terena logo
29 May 2012
TERENA General Assembly agrees a community strategy is required for Horizon2020
TERENA President Pierre Bruyère (left) presenting a gift to out-going Vice President for Conferences Miroslav Milinović at the closing of the 2012 TERENA Networking Conference in Reykjavik.

A strategy must be devised to help the European research networking community achieve its part in the European Commission’s vision for the future of research and innovation, ‘Horizon2020’, agreed representatives of TERENA’s member organisations during the TERENA General Assembly meeting held in Reykjavik, Iceland, 24-25 May 2012.

In addition, the Armenian NREN (ASNET-AM) was admitted as a new national member of the association and Alcatel-Lucent, Google and Telefónica were admitted as associate members. Having served the maximum of six years as TERENA Vice-President for Conferences, Miroslav Milinović (Srce) stepped down from the TERENA Executive Committee and Helmut Sverenyák (CESNET) was elected in this role. Marko Bonač (ARNES) was re-elected as Treasurer. The accounts for 2011 were adopted by the assembly.

Strategy, funds and public-sector relationships


Niels Hersoug, general manager of DANTE, presented a summary of the TERENA-DANTE joint response to the GÉANT Expert Group's report ‘Knowledge Without Borders’, which had been delivered to the European Commission in October 2011. A lively discussion concluded that TERENA should lead a group to create a community strategy in preparation for the European Commission’s "Horizon 2020" programme for research and innovation.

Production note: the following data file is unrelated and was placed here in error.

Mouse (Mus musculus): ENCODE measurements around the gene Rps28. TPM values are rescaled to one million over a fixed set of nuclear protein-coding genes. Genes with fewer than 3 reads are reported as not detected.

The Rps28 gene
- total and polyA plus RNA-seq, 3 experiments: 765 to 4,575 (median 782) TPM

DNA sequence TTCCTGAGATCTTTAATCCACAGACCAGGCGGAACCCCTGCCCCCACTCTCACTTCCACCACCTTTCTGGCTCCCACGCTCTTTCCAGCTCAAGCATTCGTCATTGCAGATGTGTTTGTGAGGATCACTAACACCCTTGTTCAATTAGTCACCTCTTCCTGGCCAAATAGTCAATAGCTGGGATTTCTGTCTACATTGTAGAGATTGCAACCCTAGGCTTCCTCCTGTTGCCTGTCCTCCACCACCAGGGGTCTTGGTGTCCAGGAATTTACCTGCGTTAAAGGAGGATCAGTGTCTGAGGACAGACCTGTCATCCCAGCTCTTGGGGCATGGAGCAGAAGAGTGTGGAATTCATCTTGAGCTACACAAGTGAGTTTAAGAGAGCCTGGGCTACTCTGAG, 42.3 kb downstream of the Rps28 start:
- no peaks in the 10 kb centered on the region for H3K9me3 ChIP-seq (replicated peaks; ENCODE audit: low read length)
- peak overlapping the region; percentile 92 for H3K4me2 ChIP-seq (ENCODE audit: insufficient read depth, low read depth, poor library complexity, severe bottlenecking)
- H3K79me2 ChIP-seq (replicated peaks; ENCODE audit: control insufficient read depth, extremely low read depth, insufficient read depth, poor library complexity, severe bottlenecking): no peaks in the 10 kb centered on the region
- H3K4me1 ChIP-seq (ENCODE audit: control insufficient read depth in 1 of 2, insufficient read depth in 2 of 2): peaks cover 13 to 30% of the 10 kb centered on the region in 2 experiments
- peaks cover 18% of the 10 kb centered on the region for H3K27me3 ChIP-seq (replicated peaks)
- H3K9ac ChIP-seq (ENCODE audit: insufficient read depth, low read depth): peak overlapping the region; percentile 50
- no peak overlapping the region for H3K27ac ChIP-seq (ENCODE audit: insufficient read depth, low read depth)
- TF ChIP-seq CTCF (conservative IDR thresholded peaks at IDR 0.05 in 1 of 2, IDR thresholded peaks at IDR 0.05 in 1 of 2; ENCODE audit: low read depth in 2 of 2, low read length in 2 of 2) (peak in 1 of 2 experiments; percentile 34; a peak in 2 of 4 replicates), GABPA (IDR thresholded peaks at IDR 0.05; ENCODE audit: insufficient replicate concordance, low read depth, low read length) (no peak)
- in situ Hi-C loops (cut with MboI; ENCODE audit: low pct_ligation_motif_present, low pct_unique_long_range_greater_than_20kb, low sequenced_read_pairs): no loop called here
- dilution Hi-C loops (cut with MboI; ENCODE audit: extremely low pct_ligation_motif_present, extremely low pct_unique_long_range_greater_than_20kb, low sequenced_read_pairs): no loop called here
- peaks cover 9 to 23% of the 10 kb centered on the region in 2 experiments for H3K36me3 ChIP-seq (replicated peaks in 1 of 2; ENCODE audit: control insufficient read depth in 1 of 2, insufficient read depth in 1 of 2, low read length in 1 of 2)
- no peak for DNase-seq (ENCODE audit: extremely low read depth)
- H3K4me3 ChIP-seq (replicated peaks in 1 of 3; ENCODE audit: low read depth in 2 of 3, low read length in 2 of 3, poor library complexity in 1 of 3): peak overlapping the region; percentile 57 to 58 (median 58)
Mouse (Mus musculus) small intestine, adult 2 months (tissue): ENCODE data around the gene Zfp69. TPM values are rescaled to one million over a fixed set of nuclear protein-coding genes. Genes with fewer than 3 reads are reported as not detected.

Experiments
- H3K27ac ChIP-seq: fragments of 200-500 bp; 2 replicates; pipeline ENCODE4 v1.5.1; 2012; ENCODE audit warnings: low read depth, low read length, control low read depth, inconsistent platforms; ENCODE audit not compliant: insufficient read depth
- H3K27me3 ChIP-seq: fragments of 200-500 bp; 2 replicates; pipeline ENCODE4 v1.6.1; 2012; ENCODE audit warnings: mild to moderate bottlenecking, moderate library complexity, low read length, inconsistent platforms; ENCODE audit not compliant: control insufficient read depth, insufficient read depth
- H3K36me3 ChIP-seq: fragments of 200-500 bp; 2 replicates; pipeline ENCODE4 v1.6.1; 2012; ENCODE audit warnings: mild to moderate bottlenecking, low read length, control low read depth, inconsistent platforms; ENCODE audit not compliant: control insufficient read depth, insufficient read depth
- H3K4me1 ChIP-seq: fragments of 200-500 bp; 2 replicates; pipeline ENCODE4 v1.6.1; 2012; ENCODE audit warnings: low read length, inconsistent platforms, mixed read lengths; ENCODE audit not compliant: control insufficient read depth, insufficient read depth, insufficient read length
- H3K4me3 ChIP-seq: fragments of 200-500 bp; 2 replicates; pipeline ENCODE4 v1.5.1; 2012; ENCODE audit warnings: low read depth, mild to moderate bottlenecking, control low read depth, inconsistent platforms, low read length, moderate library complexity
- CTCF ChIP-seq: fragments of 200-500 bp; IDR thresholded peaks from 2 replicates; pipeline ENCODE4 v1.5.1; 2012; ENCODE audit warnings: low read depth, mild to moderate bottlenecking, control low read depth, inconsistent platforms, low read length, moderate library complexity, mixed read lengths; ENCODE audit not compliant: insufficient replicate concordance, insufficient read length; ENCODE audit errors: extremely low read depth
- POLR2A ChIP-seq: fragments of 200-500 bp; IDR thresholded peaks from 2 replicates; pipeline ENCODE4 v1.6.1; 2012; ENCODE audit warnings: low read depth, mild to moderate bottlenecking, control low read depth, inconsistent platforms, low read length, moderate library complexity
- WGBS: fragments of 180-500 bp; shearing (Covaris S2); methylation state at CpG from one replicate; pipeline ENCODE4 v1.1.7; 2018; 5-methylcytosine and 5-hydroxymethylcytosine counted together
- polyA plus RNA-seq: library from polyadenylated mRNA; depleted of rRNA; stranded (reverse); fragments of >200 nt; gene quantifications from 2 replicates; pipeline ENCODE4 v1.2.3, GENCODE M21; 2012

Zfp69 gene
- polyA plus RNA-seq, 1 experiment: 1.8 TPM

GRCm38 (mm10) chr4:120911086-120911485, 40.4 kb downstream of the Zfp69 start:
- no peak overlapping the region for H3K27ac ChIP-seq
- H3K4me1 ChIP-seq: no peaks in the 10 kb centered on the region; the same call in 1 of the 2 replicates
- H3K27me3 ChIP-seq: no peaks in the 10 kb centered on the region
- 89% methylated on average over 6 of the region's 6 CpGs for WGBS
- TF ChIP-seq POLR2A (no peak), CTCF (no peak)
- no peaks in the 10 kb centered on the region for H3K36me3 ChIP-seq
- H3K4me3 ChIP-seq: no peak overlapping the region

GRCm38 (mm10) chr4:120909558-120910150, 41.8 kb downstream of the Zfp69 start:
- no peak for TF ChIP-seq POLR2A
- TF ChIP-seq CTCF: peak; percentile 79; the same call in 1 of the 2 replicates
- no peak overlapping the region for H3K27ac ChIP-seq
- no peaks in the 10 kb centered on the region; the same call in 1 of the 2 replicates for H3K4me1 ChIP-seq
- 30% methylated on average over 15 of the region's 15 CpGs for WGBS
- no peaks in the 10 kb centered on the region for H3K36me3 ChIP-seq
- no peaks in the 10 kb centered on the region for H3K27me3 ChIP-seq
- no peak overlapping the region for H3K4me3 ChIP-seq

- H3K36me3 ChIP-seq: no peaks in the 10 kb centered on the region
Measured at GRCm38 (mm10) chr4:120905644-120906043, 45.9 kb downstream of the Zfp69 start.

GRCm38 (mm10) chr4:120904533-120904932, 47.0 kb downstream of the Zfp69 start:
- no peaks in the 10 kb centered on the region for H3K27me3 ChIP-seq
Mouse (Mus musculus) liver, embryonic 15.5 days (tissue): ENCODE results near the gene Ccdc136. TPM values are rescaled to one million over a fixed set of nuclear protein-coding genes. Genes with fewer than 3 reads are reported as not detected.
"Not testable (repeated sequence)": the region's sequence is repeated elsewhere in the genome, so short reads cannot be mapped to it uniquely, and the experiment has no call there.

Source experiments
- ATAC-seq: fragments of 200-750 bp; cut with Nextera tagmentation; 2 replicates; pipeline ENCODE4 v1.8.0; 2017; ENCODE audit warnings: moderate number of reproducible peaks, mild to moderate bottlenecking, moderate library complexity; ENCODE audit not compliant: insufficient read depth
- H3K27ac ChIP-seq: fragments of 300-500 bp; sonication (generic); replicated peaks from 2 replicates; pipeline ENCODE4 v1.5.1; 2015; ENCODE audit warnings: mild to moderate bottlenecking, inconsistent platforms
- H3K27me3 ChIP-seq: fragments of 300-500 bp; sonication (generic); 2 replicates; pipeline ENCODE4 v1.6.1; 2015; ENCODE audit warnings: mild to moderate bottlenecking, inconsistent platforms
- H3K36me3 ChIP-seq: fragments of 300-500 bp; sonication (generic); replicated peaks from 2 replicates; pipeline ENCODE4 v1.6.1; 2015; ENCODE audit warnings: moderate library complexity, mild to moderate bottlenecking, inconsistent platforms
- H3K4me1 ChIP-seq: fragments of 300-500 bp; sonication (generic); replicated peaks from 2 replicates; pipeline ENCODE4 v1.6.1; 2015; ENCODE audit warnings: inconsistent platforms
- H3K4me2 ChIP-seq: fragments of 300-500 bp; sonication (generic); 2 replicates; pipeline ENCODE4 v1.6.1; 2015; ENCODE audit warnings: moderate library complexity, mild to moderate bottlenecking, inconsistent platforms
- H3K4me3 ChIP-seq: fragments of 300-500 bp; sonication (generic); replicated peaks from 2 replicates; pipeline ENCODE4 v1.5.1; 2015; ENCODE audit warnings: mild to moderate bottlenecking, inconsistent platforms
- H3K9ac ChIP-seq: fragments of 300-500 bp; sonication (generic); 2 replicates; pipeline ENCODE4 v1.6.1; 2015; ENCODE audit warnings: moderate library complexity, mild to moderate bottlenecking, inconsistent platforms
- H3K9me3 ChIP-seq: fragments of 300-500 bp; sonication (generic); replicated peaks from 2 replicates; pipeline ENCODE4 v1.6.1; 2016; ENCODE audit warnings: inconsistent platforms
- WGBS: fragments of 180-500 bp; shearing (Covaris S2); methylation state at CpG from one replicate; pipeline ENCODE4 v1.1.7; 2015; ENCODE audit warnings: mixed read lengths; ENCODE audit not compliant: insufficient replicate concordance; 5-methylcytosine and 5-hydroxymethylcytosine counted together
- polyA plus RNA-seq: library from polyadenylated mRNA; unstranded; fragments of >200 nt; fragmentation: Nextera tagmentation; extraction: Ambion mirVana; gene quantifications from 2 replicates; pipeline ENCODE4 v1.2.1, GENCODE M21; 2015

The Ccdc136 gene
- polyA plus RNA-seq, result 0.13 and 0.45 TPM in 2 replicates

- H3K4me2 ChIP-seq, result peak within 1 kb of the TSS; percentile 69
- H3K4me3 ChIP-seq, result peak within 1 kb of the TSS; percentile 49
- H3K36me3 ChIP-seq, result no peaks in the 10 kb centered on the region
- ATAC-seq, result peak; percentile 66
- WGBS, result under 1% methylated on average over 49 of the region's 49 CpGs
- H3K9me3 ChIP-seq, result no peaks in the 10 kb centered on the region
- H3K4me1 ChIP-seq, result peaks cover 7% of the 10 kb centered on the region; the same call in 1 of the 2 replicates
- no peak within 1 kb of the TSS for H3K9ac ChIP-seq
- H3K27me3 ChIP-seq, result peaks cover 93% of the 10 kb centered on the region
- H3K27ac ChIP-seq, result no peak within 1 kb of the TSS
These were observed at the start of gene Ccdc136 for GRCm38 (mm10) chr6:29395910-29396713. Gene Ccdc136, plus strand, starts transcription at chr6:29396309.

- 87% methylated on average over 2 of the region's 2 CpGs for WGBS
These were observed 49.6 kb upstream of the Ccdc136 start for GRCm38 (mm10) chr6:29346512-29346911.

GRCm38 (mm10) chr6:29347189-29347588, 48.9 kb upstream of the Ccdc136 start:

What will happen with structural funds under Horizon2020 was a topic discussed by Dorte Olesen (DANTE). Presentations about the experiences of CESNET, HUNGARNET and RedIRIS with getting and using structural funds showed that to receive funds required work and stamina, but rewards were significant as the funds allowed investment in network upgrades.

Another discussion explored the relationship between national research and education networking organisations (NRENs) and public sector networks such as those used to exchange information between hospitals or police forces. Presentations about the situation in Belgium (Belnet), Finland (Funet) and the United Kingdom (Janet) described very different experiences, with differences in funding methods, levels of security and success having led to a varied pattern of NREN involvement with the public sector.

Praise for community contributions


The Icelandic NREN, RHnet, was thanked by the General Assembly for its contribution to the 2012 TERENA Networking Conference, which ended at lunchtime on 24 May. RHnet, the University of Iceland, the University of Reykjavik, the local organisers and TERENA staff were praised for the event’s success.

More information about this General Assembly meeting is available.

More information about the TERENA General Assembly and member organisations is available via: About TERENA.